Category Archives: Media
Renata mentioned this movie in class, I wont have time to watch it until the end of this week, but here it is….
Here is a clip of Bono discussing his One and Red organizations on the Daily Show this past Thursday
Watch his hand when Jon asks him whats in it for him…..
The nose rubbing and interruptions to the interviewer annoyed me beyond measure. But once I got over that, this guy provides some very interesting critique of the Occupy movement, the Prague Spring in 1968, traditional politics, democracy and capitalist financial mechanics.
Slavoj Žižek, Ph.D., is a senior researcher at the Institute of Sociology, University of Ljubljana, Slovenia, and a visiting professor at a number of American Universities (Columbia, Princeton, New School for Social Research, New York University, University of Michigan).
On November 13th 2011, economists from the University of Massachusetts Amherst drafted an open statement to the Occupy Wall Street movement pledging their support. Since then, more than 250 economists from around the world have added their names. Read more at econ4.org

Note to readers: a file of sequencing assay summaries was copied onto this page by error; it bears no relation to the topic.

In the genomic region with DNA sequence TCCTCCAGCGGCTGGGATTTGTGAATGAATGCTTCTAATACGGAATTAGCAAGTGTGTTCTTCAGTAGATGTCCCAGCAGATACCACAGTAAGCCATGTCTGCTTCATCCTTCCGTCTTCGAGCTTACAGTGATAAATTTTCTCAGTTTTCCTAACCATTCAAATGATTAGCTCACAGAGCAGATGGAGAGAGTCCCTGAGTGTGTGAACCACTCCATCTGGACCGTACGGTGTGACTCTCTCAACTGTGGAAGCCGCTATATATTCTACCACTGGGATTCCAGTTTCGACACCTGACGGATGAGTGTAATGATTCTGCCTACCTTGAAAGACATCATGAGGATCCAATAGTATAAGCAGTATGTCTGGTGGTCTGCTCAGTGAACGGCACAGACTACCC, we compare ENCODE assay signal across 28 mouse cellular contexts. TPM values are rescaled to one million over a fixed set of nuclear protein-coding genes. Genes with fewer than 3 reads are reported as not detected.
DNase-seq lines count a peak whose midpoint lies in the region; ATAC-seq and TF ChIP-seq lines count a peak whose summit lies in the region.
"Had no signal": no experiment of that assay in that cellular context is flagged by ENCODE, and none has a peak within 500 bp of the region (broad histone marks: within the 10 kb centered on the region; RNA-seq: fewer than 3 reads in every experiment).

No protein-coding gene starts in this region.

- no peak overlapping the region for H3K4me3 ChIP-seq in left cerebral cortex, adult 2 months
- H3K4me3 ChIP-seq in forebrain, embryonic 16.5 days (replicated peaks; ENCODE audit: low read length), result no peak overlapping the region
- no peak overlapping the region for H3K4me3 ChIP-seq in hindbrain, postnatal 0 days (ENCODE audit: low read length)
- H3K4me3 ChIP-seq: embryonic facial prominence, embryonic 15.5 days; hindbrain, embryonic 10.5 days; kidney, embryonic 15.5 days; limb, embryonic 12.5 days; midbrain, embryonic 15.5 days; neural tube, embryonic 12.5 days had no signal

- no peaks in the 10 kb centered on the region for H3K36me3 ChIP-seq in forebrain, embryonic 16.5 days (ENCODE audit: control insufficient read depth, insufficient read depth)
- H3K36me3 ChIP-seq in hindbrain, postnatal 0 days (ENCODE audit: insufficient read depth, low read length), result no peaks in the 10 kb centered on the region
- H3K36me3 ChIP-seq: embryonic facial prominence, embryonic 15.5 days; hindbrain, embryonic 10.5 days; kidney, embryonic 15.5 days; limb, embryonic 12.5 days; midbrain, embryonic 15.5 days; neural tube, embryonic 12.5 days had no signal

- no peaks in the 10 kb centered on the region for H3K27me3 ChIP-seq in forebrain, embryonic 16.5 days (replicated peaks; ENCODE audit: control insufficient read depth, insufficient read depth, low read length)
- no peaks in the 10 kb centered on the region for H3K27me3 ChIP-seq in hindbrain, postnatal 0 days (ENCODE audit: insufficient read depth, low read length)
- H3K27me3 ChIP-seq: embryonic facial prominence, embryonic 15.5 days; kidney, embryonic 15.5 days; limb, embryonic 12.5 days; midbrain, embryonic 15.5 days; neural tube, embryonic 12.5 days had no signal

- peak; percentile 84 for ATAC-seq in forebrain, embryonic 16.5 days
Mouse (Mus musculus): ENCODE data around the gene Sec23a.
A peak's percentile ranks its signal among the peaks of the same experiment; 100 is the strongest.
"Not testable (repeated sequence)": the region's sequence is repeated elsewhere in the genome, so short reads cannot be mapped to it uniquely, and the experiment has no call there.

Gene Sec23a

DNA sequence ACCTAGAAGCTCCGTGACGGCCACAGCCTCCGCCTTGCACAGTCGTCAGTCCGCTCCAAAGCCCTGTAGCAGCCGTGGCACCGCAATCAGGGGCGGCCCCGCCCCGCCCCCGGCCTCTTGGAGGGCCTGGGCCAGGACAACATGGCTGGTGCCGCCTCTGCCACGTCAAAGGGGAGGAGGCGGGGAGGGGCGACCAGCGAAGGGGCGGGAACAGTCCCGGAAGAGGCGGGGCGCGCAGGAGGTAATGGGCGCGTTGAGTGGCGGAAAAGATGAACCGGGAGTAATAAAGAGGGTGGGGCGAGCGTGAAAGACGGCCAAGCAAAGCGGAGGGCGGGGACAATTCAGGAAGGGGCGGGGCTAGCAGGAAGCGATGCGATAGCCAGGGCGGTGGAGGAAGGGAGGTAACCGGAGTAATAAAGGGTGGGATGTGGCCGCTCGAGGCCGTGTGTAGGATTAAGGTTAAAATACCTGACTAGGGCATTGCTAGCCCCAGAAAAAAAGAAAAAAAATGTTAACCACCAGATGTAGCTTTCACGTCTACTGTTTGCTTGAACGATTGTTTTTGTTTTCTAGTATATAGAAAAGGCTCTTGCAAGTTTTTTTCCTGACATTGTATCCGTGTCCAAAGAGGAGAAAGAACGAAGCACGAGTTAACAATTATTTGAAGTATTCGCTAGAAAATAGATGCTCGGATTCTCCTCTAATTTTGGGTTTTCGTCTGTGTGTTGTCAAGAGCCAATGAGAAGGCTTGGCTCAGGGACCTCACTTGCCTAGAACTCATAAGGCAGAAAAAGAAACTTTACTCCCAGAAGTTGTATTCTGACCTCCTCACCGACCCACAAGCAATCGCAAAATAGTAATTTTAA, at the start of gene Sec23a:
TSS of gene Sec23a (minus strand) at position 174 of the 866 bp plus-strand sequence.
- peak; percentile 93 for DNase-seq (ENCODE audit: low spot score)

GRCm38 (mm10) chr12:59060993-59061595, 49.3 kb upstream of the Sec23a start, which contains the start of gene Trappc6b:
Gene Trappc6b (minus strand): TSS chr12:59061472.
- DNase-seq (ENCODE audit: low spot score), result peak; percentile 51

As soon as I started reading Melissa Wright’s “From Protest to Politics: Sex Work, Women’s Worth, and Ciudad Juarez Modernity” my mind went to this song.
Though the band doesn’t take an anthropological approach with the song I feel like the symbolism inherent in the video, lyrics, and music’s character very powerfully creates a sense of the situation in Ciudad Jaurez. I think the bridge with the cross mentioned in the article is briefly shown in the video.
We’ve mentioned Barbara Ehrenreich in class, and after our discussion of Foucaultian power, or more specifically a type of social control made possible through self-regulation that is influenced by and aligned with the agenda of the state, I felt this was worth posting. Here Ehrenreich reveals a sort of unrealistic optimism that has been designed and encouraged to keep our focus away from any sort of critical engagement with issues and inequities in our current social, economic, and political structuring.
It’s well worth watching: only 10 minutes long, insightful, and entertaining.